independently with probability p
◦ The Erdos-Renyi random graph model
Small world models
◦ The diameter of a random 3-regular graph on
n nodes is O(log n) with high probability.
◦ Gives us a working definition of what „short
paths“ really means: O(log n)
But Erdos-Renyi random graphs don‘t
capture triadic closure as in social
◦ Modify model to have lots of local edges, and
a few random links
Small world models
Watts-Strogatz model
◦ Goal: Create a random graph with lots of
triangles (local edges) and small diameter
◦ Start with a regular lattice (e.g. ring or a grid)
◦ Rewire:
 For each edge with prob. p, move the other end to
a random vertex
◦ Theorem
 Diameter is O(log n)
Small world networks
Small world networks
Observation: People are able to find
these short paths in a decentralized way!
◦ Geographic navigation should work in polylogarithmic time
 Geographic navigation: Forward the message to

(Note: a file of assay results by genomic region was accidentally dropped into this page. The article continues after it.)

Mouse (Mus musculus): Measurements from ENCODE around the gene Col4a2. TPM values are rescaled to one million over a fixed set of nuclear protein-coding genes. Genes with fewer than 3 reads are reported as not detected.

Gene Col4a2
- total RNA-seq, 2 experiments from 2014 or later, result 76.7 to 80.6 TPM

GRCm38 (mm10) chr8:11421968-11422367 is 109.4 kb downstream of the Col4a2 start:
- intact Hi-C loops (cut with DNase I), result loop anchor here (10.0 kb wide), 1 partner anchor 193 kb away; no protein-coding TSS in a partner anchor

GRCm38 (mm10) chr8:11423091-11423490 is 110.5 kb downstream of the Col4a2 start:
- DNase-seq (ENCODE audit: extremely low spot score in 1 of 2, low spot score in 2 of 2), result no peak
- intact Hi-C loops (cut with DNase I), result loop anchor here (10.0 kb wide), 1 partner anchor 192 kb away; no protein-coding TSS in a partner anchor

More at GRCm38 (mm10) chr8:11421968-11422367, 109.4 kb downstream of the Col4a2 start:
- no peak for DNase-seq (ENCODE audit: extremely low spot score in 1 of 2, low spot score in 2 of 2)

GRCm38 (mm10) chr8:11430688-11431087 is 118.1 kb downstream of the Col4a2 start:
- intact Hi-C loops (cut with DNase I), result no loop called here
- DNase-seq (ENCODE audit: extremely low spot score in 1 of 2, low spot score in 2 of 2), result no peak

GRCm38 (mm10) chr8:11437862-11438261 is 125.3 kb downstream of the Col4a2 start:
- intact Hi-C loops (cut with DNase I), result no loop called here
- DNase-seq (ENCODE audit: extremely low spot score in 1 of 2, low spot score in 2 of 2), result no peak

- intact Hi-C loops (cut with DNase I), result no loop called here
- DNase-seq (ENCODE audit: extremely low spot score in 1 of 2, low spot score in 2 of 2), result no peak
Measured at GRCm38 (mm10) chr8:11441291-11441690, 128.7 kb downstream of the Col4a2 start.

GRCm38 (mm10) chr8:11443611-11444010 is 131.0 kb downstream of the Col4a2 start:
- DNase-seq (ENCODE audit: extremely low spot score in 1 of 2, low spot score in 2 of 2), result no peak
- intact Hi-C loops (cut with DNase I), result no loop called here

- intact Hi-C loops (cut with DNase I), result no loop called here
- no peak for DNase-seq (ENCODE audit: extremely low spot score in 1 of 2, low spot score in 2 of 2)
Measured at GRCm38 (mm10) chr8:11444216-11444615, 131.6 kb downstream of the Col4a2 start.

the node I know closest to the destination
◦ Not captured by the Watts-Strogatz model
 Theorem: Takes at least n2/3 steps to reach target
Need a model such that geographic
navigation algorithm works naturally
Small world networks
Kleinberg‘s model
◦ The random edges in the Watts-Strogatz model
were too random for navigation
Create long-range edges with probability
◦ P[u links to v] = 1 / distance(u,v)α
 distance(u,v) is the grid distance between u and v
◦ High α: Mostly know people close by
◦ Low α: Know people from very far away
◦ For α=2, geographic navigation takes O(log2 n)
◦ For α≠2, no algorithm can navigate in poly-log
 Actually it‘s α=dimension of the grid
Small world networks
Kleinberg‘s model fits real-world data well
◦ Using ZIP-codes in LiveJournal and measuring
distance by rank (# people living closer), get
an excellent fit to 1 / rank(u,v)
Implications for peer-to-peer networks
◦ Can construct networks that allow for
efficient search for content
 Chord from MIT is the best known
◦ Efficient: find a file using O(log n) messages